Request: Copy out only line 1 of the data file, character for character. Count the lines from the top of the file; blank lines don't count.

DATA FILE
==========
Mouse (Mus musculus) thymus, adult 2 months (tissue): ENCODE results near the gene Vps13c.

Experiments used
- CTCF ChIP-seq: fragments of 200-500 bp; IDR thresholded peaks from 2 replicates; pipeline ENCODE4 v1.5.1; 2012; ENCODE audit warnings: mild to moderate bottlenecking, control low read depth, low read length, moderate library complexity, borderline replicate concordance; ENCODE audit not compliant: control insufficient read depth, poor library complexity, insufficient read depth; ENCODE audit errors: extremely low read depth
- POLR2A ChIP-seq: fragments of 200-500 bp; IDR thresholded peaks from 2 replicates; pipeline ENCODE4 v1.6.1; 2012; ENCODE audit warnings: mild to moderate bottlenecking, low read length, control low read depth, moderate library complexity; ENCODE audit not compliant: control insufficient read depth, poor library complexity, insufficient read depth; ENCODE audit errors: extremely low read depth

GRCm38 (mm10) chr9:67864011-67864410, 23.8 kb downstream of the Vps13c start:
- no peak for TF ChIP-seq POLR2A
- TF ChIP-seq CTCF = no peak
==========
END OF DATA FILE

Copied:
Mouse (Mus musculus) thymus, adult 2 months (tissue): ENCODE results near the gene Vps13c.